Carcassonne is part of the growing trend of card and board games on Xbox LIVE Arcade, and whilst it may look slightly basic from the outside, once you delve deeper into the game you will find a thoroughly engaging gameplay experience.
The basis of Carcassonne is very simple. Players take it in turns to lay down map tiles in order to build certain features, such as roads, castles and monasteries, which all earn you points. However, you will not score any points for creating a feature unless you have placed one of your followers on it, although you only have seven followers to place at any one time. These followers cannot be removed from the board when they have been placed, and the only way for you to retrieve your follower is to finish building the feature that said follower is placed on. Furthermore, followers can also be placed as a farmer, which basically means that you gain a point for each tile of grass they are connected to. The downside to these farmers is that once placed, they remain in play until the final tile has been played, thus ending the game. The final thing to consider is that when the final tile has been played, any followers still placed on uncompleted features will earn you half the number of standard points to add to your total. As you can imagine, all these different features can lead to some very tactical gameplay.
Now, don’t be put off by what seems like quite a lot of different rules because the game is actually very easy to pick up and play, and within a couple of games you will soon find yourself getting to grips with it all. There are also various levels of AI to play against so that you should always have a reasonably competent opponent to face as you improve your tile laying skills.
Unfortunately, as with most games of this style the single player is pretty basic, and you will probably only find yourself playing against the AI in order to unlock some of the game’s achievements. It would have been nice if the single player experience had been fleshed out a bit more.
Thankfully the multiplayer in the game works like a charm, with no lag (but then with this style of game why would there be) and some nice Xbox LIVE features added in – such as support for the Xbox Vision Camera. There is also the added bonus of being able to download some of the many expansion packs for the original board game via Xbox LIVE, which will surely boost the lasting appeal of the game.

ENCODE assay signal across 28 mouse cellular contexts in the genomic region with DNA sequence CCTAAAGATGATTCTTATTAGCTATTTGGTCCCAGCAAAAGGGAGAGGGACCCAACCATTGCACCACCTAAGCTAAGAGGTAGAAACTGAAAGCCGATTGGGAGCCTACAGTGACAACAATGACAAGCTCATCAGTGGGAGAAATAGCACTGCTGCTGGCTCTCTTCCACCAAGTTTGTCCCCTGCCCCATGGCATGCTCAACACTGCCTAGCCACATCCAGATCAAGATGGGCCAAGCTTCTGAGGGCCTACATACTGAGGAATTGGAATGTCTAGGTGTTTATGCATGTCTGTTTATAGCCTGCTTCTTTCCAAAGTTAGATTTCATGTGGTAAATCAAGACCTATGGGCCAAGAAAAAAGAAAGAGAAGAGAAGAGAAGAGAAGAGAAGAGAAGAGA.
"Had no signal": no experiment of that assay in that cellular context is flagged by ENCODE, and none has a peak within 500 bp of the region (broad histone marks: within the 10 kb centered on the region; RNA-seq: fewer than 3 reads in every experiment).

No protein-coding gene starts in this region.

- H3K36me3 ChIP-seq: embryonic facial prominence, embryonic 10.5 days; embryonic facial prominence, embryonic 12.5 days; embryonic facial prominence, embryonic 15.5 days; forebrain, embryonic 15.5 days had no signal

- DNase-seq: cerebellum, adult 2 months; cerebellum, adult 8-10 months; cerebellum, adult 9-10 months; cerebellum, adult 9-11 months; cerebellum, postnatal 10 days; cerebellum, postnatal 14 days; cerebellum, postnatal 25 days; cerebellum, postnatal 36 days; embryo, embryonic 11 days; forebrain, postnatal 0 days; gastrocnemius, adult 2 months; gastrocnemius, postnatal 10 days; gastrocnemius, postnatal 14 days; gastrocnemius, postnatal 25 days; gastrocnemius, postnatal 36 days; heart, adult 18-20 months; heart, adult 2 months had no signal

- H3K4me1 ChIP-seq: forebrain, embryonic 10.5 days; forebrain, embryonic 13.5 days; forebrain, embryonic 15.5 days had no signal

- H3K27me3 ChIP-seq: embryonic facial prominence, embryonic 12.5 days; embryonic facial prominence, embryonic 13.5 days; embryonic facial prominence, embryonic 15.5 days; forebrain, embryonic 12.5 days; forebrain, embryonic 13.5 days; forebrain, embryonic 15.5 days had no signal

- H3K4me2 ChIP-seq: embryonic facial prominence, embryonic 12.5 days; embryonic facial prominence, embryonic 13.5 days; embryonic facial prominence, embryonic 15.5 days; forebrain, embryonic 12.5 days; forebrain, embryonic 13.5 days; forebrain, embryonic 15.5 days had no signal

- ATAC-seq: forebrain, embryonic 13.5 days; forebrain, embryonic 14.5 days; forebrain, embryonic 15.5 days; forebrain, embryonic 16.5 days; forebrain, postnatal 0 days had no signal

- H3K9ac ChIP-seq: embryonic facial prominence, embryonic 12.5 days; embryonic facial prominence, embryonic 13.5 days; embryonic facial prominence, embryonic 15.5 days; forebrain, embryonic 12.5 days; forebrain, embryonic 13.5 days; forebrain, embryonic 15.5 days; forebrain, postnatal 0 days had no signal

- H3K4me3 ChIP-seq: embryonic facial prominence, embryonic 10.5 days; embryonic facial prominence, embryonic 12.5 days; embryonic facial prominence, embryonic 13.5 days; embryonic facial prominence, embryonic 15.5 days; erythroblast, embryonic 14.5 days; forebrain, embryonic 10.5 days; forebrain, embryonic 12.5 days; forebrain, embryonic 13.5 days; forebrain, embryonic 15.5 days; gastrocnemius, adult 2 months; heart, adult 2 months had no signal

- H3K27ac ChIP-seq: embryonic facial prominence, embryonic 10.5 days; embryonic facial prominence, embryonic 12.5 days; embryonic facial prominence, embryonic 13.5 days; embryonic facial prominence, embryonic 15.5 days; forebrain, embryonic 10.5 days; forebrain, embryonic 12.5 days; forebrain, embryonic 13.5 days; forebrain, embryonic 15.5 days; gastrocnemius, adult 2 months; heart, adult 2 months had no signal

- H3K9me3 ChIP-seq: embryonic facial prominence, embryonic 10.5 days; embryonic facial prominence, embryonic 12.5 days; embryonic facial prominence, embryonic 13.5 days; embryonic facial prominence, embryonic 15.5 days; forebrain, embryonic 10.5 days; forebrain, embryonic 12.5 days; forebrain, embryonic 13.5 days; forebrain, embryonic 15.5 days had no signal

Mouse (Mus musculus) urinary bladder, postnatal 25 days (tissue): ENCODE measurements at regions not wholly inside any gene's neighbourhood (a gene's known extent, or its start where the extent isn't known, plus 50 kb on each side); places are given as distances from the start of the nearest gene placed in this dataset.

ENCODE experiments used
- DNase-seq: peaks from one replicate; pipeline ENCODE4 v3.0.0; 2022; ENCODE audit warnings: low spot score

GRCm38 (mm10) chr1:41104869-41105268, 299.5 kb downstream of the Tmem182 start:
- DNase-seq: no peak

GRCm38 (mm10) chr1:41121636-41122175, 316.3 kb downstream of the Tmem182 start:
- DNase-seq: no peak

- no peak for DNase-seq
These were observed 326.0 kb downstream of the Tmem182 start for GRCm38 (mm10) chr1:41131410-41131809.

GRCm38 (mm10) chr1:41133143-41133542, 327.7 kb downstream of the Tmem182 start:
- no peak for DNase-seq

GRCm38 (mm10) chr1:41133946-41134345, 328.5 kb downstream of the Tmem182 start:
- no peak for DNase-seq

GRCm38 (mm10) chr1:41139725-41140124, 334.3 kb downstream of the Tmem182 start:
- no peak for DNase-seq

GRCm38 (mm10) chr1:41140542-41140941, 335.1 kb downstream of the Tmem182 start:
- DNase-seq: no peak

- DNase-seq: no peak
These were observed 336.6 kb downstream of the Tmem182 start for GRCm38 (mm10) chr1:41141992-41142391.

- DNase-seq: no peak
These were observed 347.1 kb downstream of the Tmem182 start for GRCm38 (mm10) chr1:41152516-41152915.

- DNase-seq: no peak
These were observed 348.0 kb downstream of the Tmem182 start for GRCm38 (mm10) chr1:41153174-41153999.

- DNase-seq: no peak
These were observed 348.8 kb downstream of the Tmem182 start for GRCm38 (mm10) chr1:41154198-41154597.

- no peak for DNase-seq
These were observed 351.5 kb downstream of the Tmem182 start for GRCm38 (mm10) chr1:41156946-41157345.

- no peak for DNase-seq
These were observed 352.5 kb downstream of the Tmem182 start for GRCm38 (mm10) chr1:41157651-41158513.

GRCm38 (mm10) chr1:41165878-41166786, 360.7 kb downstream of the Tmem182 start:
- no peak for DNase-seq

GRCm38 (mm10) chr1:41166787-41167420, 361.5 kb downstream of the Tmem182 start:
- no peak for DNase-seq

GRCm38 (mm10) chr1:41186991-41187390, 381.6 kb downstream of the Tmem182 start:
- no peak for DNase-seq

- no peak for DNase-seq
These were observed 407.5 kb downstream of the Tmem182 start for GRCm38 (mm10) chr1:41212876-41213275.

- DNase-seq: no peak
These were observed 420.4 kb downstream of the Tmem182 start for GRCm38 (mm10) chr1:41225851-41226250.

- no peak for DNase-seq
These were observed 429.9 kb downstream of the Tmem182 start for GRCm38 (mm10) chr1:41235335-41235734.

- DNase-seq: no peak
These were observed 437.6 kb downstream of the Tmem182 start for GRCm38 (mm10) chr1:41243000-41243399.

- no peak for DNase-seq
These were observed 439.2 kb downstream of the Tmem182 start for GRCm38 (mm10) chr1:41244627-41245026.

Once you really get into the game you will find yourself strategically planning out every move in order to best obliterate your opponent with your available points. Do you finish off your castle and earn six points, or do you extend it further, with the hope of completing it later in the game for many more points? These are the sort of questions that you will be asking yourself with every tile you go to place, and there is nothing more satisfying than seeing a plan that started ten turns ago finally coming together to earn you a bundle of points, whilst also messing up your opponents plan of building a castle the size of Buckingham Palace.
Graphically Carcassonne takes on a basic but appealing style, with a bright, vivid colour palette and stylish tile designs. While some of the more graphically focused gamers are sure to dislike this simple approach, it fits in perfectly, giving you a nice looking view of the board, without actually distracting the player from the gameplay.
Unfortunately Carcassonne doesn’t fair as well in the audio department. The music within the game is dull and dreary, and you’ll likely want to turn it off after the first couple of games or it may end up putting you to sleep. Similarly the sound effects leave a bit to be desired. They are perfectly functional, but never really engage you, nor do they give you any sense of achievement. It is a bit disappointing to complete a castle made up of ten tiles, only to hear the same sound effect used when you create a castle made up of two tiles.
Carcassonne for the Xbox LIVE Arcade is a great conversion of the original board game, but certain aspects of the game are lacking. Still, at 800 MS points (a lot less than the retail price of the actual board game) it is worth snapping up.